If the AI is taught the 'laws of physics' it might become verylikly that the AI will interpret the data exactly in the same way as the human operators had done before.

  7. batfink

    Which laws?

    AFAIK we meat-based lifeforms haven't yet agreed on a current set of "Laws of Physics". We don't even know where Newtonian physics cuts out and Quantum Tomfoolery cuts in. So what "laws" exactly are we teaching the AIs? The potential for errors here seems large (hence icon).

    And as the AC points out, an AI finding something contradictory to the input "laws" may indicate that it's actually found something better, rather than this being discarded as an error.

    1. HamsterNet

      Re: Which laws?

      Common misunderstanding.

      The laws of physics can be changed and physics are trying to do it, it's just that any change must still agree with the known experimental results.

      Einsteins GR agrees with Nutons Laws most of the time, just when you go to more extremes, Newton's laws don't match the data and Einstein's do.

      We know the laws of physics are not complete, Einstein's rules don't work in quantum systems and quantum rules don't work at large scales. Both are outstandingly accurate at predicting the results of experiments at their respective scales. Thus any grand theory must predict both to the same or better accuracy.

      Feeding a machine learning system all the results and ask it whats the underlying maths is, may just work. If us dumb monkies understand that maths is another matter.

    2. Muscleguy

      Re: Which laws?

      The Apollo moon shots used bog standard Newtonian physics to get to the moon and back. Newton gets you quite long way. The long way to Mars using slingshotting around the inner planets needs Einstein and Relativity though. You might get to fly direct to Mars (in reasonably close apposition) using Newton though.

      Newtonian physics also works pretty well in biological systems, closest to quantum orgasm is a tiny bit of electron tunnelling in photoreceptors. Not enough to write home about.

      'Quantum consciousness' is absolute bunkum and posited by people who think you get Free Will from randomness.

  8. Zippy´s Sausage Factory

    I'm disappointed. I thought they were going to teach physics to some AIs and say "off you go and see if you can come up with some Einstein/Penrose/Hawking type insights".

    That, I could get behind...

  9. Arthur the cat Silver badge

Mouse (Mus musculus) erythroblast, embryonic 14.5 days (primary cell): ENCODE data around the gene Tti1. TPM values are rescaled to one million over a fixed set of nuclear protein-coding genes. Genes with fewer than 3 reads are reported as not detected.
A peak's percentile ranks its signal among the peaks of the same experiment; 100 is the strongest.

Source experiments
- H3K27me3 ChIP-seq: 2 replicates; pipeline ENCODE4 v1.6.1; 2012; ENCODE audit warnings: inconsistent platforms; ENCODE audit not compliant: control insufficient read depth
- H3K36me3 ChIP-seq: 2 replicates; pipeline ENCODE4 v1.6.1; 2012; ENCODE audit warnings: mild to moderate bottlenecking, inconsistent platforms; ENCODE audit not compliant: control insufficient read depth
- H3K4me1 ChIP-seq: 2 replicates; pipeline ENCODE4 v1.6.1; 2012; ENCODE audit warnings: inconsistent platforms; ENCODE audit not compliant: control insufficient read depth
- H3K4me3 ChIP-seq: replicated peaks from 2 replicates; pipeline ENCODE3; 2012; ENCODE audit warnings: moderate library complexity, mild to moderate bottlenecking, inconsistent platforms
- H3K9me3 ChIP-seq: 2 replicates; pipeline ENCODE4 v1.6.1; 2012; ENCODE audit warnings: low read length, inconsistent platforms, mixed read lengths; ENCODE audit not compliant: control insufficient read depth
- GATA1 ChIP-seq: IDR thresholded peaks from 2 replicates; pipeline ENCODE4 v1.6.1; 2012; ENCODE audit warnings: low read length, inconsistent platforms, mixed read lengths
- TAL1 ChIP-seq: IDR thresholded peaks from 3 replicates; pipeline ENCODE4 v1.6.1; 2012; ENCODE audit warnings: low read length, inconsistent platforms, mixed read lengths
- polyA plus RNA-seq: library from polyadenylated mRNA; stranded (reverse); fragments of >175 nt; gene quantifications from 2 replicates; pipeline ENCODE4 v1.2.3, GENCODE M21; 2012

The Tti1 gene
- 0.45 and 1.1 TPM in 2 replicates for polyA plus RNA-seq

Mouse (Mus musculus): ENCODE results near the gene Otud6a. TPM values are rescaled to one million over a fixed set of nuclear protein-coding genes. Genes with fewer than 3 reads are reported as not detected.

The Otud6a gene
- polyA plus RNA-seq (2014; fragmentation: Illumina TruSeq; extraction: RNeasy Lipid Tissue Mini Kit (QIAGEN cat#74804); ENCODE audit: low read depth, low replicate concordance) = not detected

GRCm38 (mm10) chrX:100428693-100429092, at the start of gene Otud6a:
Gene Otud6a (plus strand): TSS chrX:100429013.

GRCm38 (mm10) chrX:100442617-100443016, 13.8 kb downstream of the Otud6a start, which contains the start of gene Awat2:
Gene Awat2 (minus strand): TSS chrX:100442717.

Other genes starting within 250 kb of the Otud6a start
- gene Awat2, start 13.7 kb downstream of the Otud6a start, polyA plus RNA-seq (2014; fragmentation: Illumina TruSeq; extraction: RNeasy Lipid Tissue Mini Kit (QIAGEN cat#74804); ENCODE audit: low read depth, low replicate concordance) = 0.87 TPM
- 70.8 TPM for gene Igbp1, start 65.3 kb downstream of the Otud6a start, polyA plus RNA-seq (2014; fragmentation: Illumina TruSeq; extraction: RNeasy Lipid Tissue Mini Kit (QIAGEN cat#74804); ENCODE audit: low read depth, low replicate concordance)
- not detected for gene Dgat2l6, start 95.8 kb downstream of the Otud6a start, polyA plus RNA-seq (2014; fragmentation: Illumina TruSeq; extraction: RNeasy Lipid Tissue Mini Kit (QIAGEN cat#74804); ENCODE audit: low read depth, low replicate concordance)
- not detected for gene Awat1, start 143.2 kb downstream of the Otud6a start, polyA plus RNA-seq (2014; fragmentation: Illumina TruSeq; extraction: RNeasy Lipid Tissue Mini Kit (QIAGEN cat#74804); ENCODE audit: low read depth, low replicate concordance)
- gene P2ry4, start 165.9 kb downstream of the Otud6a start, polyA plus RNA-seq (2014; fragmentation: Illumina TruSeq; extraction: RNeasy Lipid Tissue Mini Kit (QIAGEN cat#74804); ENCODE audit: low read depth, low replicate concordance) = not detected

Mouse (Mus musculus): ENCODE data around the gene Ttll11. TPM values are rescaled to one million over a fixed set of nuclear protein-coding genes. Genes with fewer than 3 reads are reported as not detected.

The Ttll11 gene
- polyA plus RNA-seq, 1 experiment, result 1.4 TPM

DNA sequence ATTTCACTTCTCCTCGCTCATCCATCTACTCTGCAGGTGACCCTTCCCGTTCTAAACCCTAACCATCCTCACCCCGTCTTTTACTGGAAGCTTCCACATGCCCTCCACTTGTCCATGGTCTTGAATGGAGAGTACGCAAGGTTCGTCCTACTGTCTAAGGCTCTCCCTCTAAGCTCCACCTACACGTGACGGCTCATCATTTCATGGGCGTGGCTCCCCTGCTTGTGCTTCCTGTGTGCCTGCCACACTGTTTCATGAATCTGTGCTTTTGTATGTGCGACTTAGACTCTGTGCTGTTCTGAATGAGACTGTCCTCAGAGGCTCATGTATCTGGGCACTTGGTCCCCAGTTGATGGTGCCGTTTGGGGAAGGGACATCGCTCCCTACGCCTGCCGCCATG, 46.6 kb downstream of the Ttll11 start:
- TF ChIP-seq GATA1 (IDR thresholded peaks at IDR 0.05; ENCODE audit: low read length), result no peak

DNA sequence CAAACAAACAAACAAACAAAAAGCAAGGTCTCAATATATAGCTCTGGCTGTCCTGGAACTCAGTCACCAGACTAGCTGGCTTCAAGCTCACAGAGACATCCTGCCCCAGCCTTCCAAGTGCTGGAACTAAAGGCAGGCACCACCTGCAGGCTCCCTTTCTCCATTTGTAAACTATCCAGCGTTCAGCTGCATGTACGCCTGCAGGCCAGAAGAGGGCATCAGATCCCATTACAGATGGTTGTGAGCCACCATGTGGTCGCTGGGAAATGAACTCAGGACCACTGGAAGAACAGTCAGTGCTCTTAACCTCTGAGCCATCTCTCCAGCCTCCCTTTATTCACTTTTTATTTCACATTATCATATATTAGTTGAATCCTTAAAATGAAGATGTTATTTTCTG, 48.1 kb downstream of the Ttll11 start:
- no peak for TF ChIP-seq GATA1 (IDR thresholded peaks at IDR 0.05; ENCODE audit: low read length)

such as Einstein's E=MC²

    OMG, we're teaching them the basis of nukes. This will not end well.

    1. adam 40 Silver badge

      Re: such as Einstein's E=MC²


      They have no need to know anything more than Newtonian mechanics and the like.

      May as well state that the Earth is flat, too, as a paradigm.

      This will get them 99% of the way there.

      Also - with that starting point, if one comes up with E = mc^2 as a hypothesis, that would be pretty interesting.

  10. Generic_Killer_Robot

    Those fearful of our future robotic overlords need not worry because they won't survive long here in Blighty due to the serious lack of outdoor charging points.

  11. arctic_haze

    I have my doubts

    Would't it be much safer for us if the AIs stayed on the flat-earth level of physics knowledge? You know "there is no gravity", "sun sets due to perspective", "earth curvature is the result of fish-eye lenses" and "its all CGI!".

  12. Eddy Ito

    This seems an obvious one for DARPA. It could potentially help with all sorts of problems like enhancing fully internal guidance systems, building a moon base, or even just predicting the weather. They should also teach it chemistry so maybe we'll come up with a new and cheaper plastic substitute that we can make straws and bags out of that won't run afoul of Cali's various bans.

  13. amanfromMars 1 Silver badge

    Are there any instructions from OEWorkshop manuals?

    Can't take over the galaxy if you don't know how it works, innit? .... Max Smolaks

    :-) And aint that the gospel truth, MS.

    And one can surely very easily also mess up everything magnificently too, either alone or in concert with just a few or many others of a similar disposition and other worldly understanding, whenever you know how it works.

    What do you imagine would trigger steadfast movement along what can be any number of those equal and opposite directions, with one series delivering untold bounty and heavenly pleasures and another supplying disenabling misery and austere conflict/fake news and divisive theatre for muppets and puppets?

  14. Cynicalmark

    Dont Panic!

    It’s always doom and gloom about how AI is going to be either the end of us or our overlord. Can we not treat AI like the children yet to be of the human race?

    Think about it, the cute stage, followed by petulance, big I am phase, I can be your boss phase then I can help you and finally the don’t go bit before we are gone to the big Data Centre in the sky.

    I honestly think if a vastly greater intelligence were to look upon their creators then it would be with kindness and pity, not malice as we are towards ourselves.

    I think i would rather an AI was watching over me than a human as humans are what they are, corrupted easily, emotionally reactive and judgmental without fact based reasoning. We have an opportunity to be better here so lets teach out children well.